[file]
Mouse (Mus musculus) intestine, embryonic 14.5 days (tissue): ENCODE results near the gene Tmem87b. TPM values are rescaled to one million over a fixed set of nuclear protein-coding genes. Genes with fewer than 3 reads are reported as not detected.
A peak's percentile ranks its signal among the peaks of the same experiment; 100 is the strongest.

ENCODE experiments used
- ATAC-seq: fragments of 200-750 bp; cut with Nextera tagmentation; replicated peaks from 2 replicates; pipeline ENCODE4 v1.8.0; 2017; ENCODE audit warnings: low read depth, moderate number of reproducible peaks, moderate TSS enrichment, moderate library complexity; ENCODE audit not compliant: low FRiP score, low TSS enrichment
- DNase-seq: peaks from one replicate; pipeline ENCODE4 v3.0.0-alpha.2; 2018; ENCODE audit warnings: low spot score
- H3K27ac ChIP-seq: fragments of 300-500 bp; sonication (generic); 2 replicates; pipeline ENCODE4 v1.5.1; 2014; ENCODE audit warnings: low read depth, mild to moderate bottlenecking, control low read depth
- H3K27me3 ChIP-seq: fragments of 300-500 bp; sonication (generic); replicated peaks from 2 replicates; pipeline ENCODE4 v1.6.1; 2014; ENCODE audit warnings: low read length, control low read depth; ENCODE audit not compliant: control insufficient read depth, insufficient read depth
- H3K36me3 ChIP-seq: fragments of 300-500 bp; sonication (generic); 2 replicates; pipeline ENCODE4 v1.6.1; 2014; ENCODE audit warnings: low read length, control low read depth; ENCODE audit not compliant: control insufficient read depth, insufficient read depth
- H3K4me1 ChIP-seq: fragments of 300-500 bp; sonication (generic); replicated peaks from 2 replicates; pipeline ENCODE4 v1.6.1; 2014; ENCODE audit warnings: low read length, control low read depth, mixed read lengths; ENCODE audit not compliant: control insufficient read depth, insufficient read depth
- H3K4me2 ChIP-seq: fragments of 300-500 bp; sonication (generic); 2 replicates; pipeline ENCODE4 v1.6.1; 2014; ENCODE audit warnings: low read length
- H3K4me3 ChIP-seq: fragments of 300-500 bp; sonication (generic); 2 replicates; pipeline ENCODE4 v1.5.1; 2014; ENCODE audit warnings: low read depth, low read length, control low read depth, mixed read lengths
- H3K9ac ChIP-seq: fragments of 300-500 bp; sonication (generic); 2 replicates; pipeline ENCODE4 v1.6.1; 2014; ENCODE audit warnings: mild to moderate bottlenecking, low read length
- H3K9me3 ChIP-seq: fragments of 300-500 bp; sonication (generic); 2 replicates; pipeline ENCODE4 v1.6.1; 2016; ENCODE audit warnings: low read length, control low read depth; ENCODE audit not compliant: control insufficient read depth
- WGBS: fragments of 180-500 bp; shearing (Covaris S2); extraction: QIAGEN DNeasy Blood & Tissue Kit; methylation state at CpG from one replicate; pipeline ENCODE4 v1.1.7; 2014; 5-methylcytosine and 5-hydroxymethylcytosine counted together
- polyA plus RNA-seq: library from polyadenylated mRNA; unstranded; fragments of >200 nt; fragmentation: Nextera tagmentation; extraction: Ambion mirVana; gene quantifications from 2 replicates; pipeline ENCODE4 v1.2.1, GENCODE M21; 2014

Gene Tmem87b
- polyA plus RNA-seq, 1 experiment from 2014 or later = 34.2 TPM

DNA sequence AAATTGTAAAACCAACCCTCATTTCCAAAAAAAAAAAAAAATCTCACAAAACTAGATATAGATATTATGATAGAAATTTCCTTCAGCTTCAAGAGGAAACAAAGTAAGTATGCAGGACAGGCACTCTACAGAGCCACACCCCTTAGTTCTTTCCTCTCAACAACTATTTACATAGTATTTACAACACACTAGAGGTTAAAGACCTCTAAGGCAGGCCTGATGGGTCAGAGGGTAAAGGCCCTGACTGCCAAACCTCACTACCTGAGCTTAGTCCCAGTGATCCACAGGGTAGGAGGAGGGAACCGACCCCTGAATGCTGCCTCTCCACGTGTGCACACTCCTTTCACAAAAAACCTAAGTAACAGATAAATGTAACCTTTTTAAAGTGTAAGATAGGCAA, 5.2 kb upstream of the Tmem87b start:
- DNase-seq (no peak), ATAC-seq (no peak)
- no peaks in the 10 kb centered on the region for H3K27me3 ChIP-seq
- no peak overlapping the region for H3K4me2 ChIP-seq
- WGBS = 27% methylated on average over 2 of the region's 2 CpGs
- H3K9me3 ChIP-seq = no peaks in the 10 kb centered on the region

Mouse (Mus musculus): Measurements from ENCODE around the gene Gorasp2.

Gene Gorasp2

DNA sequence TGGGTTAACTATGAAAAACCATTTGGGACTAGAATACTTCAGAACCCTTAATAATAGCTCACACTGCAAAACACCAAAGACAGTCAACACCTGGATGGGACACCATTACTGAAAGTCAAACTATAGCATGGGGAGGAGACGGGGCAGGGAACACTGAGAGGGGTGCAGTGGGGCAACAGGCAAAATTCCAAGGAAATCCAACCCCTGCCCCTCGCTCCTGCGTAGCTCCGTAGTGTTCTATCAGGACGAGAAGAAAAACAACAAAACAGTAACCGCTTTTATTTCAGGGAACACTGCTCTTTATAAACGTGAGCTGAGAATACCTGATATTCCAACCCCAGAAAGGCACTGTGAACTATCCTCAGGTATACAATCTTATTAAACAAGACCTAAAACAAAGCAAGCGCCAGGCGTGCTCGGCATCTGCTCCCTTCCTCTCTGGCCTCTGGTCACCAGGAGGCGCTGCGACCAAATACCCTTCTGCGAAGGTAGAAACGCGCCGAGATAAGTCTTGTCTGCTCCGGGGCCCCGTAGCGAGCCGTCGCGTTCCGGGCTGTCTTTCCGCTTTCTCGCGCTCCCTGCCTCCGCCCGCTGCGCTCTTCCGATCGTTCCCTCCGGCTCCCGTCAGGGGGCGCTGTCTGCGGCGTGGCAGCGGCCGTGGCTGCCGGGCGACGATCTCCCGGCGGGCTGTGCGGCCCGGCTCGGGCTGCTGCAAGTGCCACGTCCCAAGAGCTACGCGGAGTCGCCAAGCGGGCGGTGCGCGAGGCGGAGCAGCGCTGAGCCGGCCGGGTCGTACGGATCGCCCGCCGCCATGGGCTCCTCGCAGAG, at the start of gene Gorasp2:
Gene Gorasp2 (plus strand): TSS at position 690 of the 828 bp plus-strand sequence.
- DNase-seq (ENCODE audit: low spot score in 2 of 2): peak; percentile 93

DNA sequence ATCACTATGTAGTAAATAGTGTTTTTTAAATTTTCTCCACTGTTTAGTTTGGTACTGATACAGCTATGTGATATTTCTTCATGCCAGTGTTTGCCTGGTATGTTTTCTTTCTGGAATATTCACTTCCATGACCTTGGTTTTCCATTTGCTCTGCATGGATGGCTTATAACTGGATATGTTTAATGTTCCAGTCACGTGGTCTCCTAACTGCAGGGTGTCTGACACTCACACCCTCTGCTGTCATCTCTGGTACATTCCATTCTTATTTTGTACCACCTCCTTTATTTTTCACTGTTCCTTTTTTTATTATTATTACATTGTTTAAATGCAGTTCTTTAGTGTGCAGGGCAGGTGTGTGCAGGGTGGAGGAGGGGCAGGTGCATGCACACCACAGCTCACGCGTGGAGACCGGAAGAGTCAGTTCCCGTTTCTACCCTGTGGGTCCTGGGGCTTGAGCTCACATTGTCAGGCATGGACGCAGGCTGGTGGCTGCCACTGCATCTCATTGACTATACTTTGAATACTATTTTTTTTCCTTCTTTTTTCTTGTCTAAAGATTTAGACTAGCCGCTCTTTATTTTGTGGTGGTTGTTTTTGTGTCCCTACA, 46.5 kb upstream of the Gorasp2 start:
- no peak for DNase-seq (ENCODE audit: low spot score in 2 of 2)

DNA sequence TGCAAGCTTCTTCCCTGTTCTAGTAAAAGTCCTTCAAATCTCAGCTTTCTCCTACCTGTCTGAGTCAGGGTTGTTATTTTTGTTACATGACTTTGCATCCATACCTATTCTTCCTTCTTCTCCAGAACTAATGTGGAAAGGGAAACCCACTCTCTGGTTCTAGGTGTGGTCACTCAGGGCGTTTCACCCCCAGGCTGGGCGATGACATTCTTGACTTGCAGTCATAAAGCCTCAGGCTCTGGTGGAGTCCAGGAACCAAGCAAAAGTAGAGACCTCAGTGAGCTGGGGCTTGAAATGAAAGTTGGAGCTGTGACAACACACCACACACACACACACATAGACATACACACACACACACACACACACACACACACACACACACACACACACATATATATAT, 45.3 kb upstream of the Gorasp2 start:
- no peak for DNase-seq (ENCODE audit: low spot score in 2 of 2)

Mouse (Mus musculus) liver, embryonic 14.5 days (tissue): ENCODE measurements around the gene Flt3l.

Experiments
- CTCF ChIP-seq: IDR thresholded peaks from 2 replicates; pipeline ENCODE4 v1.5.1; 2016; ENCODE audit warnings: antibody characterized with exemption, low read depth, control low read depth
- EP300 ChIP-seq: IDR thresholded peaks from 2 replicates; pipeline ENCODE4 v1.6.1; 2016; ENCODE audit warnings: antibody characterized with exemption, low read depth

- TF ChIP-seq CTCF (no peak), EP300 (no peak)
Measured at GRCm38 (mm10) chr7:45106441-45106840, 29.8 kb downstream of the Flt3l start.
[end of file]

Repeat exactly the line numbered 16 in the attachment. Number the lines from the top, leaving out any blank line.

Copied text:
Gene Tmem87b